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Smartwatch Explained: What It Is and How it Works

Saturday, October 24, 2015


One of the very first smartwatches made was the one made by Microsoft called UC-2000, which was a digital watch released in the early 1980's that could be programmed in BASIC via its keypad. Having said this, Digital watches with built-in computer functions have actually been around since the 1970s, and brands such as Casio produced watches that could store bits of information and even let you play some basic games.

What is a smartwatch?
Smart watches are digital watches that can run apps and play back all sorts of digital media, like audio tracks or radio streamed to Bluetooth headphones. Most smartwatches have touchscreens, which allow you to access functions like a calculator, and they are designed to link directly with other devices such as your smartphone's Internet connectivity.

The Internet connectivity is what really puts the "smart" in "smartwatch", as Internet access enables a smartwatch to receive message notifications and GPS navigation as well as place calls or send messages via the smartphone's Bluetooth connection.

Some smartwatches are really "smart" and actually can  serve useful purposes such as the sport smartwatch which lets you track your lap times, distance and route; and can also monitor heart rate. Microsoft is certainly one of the pioneers of the smartwatch technology and in early 2000's they introduced a technology called Smart Personal Object Technology (SPOT), which didn't really take off but the idea of the smartwatch lived on.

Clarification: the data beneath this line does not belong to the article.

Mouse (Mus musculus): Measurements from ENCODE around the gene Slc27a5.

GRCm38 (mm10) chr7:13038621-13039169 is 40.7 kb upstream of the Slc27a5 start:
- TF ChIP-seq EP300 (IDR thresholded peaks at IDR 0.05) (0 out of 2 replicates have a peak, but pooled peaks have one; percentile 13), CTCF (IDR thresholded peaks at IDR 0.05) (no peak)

What makes smartwatches tick?
  Smartwatches are basically mini-versions of smartphones that you can wear on your wrist. Smartwatches are generally developed to work with specific smartphones and particular mobile phone platforms such as iOS and Android so a smartwatch will not work with any smartphone. A prime example of this is the Samsung Galaxy Gear which only works with select Samsung phones like the Galaxy S4 and Galaxy Note 3.

Some of the most popular current smartwatches include the Sony SmartWatch 2, which features a 1.6-inch square touchscreen that recognizes typical gestural commands, including swipe and pinch; and it's water resistant and has NFC capabilities, in addition to Bluetooth.

Personally, Pebble (see Pebble Smartwatch review) is one of the best makers of smartwatches because they do not attempt to duplicate the functions of a smartphone but rather make a stylish smartwatch with changeable watch faces that change the look of the smartwatch with just a press. A smartwatch that is most certaily trying to be a "smartphone on a wrist" is the Goophone Smart Watch which has a 1.5-inch screen, a 1.2GHz processor, 512MB of RAM and a 2-megapixel camera. It is truly a smartphone crammed into a wrist-mounted body!

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